Alexander Gonzalez Inarritu has struck gold, and may very well receive a golden statue this upcoming Oscar’s award ceremony, for his brilliant depiction of the plight of the hasbeen action hero actor Riggan (Michael Keaton) , who has a fantastical ‘other life’ in his head. It is this alter ego that parallels the Birdman, the comic book character he was most famous and recognized for, which garnered much admiration in his past life.The entire cast/ensemble is superlative, including Edward Norton; Emma Stone; Zach Galifianakis; Naomi Watts; Amy Ryan; Andrea Riseborough; and LIndsay Duncan. They are all involved in a play on Broadway, very much in the style of John Cassavetes’ cinema verite film noir, based on a story by Raymond Carver, what we did for love, The Unexpected Virtue of Innocence. Keaton and Norton perform in the play which goes 100 lightyears beyond the axiom of Lee Strasberg’s mantra, “be in the moment.”
What goes on in the play and what goes on in the actors’ heads is like watching a boxing match between sparring lovers. This film gives a glimpse of the real gritty Broadway, sans the glitz and glamour, with its dank dressing rooms and morose hallways. The viewer gets a glimpse of the true reality of this so called thing we call stardom.
A most notable scene is when Riggan (Keaton) goes out the stagedoor in his bathrobe, only to get it caught in the door, subsequently gets locked out of the theatre, and walks in the heart of bustling Times Square in his underwear, bombarded by worshipful fans seeking autographs, and camera ready paparazzi. He walks back into the theatre, past the gatekeeper, and saunters onstage to raucous applause. Of particular (and personal) note is a stint with theatre critic Tabitha (Duncan) , who would make any critic think twice about reviewing a show on Broadway. She berates and belittles Riggan, yet holds her own, directly stating to him, “I’m going to destroy you.” Zach Galifianakis delivers a memorable performance as the overbearing, yet underappreciated lawyer. This is the greatest role Michael Keaton has ever played, quite possibly the performance of his lifetime. The flying sequences are surreal, symbolic of the Greek figure Icarus, and a reminder of the film “The Loneliness of the Long Distance Runner,” in which everything takes place in the head of the angst filled protagonist. As he’s running, or in this case, flying, the whole world and his broken down life flashes before him. The soundtrack of amazing jazz and classical music adds to the film’s enjoyment as well. This extremely deep film is a powerful delineation of the inside world of the theatre and movie industry, delving inside the mind of its tormented participants. This movie needs to enter the world of Oscar.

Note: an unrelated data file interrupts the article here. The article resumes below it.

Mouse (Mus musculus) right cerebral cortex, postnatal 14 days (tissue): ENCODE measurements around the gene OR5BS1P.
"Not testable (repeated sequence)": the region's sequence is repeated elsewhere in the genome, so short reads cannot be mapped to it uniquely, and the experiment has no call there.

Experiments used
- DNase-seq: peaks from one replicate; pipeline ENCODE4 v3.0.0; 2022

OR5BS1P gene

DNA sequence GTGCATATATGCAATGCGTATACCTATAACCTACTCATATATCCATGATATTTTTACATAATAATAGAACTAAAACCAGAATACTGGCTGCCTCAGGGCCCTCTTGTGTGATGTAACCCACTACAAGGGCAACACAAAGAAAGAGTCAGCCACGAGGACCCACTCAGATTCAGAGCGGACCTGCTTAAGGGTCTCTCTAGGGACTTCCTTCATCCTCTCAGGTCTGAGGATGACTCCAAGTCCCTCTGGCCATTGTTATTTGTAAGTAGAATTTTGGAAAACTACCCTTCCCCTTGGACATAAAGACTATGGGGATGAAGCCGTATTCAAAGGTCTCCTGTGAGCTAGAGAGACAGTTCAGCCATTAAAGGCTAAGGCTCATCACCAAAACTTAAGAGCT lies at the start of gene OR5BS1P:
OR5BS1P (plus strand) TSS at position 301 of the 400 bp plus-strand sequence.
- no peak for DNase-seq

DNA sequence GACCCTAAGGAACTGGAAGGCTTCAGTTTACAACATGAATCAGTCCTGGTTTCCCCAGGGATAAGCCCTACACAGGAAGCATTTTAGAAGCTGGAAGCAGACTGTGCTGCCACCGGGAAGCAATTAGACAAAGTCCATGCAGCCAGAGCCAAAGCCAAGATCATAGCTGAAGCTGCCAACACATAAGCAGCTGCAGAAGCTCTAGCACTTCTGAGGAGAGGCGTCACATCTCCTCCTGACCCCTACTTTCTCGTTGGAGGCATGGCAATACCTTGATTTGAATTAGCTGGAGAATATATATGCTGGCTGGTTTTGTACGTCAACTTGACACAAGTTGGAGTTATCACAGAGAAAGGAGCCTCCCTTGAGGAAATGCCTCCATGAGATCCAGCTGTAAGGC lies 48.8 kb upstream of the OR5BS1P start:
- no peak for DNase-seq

This screening was produced by the wonderful organization, Film Independent, and produced by Twentieth Century Fox Studios.
In selected theatres nationwide